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Discussion Starter · #1 ·
Anyone with a car that needs a replacement part now needs to worry whether the parts will be available. Some parts are seeing a wait time of 1-4 or more months. Naturally, the frustration and cost at being without a car for an extended period can turn to anger at the dealer or the car manufacturer or government being blamed.

This video gives some insight into some of the causes, though I'm sure there are also other complexities involved as well:

 

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The best thing parts wise is to have a common vehicle. There's no issue getting parts for your F150. The past few years are also a reminder that we need to have robust manufacturing here, and the dangers of being too reliant on other nations, especially those that are unfriendly.
 
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Discussion Starter · #3 ·
The best thing parts wise is to have a common vehicle. There's no issue getting parts for your F150.
I have said the same in other threads. The Volt is a low volume, discontinued car. Parts can be an issue even without the current supply chain problem. And the parts that break most widely will be the ones that run out the fastest. Scrounging ebay and auto salvage yards is the next step.

The past few years are also a reminder that we need to have robust manufacturing here, and the dangers of being too reliant on other nations, especially those that are unfriendly.
Yes. However, if there are only a few domestic producers and one of them goes down it can create big problems. Exhibit A: Abbott Labs baby formula. Close one plant, issue a recall and all hell breaks lose. Best to have some safety net sources overseas as well.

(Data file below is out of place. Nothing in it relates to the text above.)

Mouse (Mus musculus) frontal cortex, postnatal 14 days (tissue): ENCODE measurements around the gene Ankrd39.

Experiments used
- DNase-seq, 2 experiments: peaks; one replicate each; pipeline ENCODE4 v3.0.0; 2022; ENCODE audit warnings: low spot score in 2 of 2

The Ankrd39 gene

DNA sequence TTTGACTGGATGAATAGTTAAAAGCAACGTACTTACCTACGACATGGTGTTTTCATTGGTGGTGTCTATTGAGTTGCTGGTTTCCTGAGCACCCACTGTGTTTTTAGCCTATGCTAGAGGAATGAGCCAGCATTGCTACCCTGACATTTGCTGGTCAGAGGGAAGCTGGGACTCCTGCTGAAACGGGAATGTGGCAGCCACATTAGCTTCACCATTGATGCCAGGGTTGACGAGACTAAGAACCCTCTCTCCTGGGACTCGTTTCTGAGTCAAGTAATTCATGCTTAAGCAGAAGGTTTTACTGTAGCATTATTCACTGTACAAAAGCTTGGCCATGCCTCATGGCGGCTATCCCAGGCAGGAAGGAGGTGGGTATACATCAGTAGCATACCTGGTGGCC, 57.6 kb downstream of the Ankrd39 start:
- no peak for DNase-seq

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I'm thinking 7 years is how long MFGs are "required" to have parts available for things sold in USA, so any Volt older than 2015 may be in trouble.
 

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I'm thinking 7 years is how long MFGs are "required" to have parts available for things sold in USA, so any Volt older than 2015 may be in trouble.
Nope. No such requirement. It's an internet myth. The ONLY requirement is to honor the fix or buy warranty. So they keep what they think will be enough parts to honor warranty repairs. If they run out, they can buy the car back at some price (not the purchase price of course...).
 

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waited 9 months for a old 350 cam shaft, the new norm
I waited 3 months for custom core bbc double swap cams.5 came in and I snagged 2 for my boat.got lucky that day,,they had just come in,,all 5 of them.:p
waited over a week for a rear caliper for my cadi.
 

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I'm thinking 7 years is how long MFGs are "required" to have parts available for things sold in USA, so any Volt older than 2015 may be in trouble.
The time period is 10 years, but not for parts. This is the time window the NHTSA requires auto manufacturers support recalls. Unfortunately this is only the window for issuing the recall as the Takata airbag recall is still dragging on for some lower volume models.
 
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Needed a new front bumper for my ELR. Body shop told me the conversation went like this:

"So, I called the GM parts department to order the bumper. After the guy at GM stopped laughing, he told me the part was backordered indefinitely and it could be months until we are able to get it."
 

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Discussion Starter · #10 ·
Needed a new front bumper for my ELR. Body shop told me the conversation went like this:

"So, I called the GM parts department to order the bumper. After the guy at GM stopped laughing, he told me the part was backordered indefinitely and it could be months until we are able to get it."
ELR is a rare (but beautiful) car. Auto-salvage yard?
 

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Needed a new front bumper for my ELR. Body shop told me the conversation went like this:

"So, I called the GM parts department to order the bumper. After the guy at GM stopped laughing, he told me the part was backordered indefinitely and it could be months until we are able to get it."
depending on the damage,,the bumper can be fixed.my friend who owns an autobody shop was able to plastic weld a crack in mine.been fine for 3 yrs now.some a-hole hit my car when I was at the supermarket.
 

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depending on the damage,,the bumper can be fixed.my friend who owns an autobody shop was able to plastic weld a crack in mine.been fine for 3 yrs now.some a-hole hit my car when I was at the supermarket.
Or wear your Mad Max battle scar proudly :)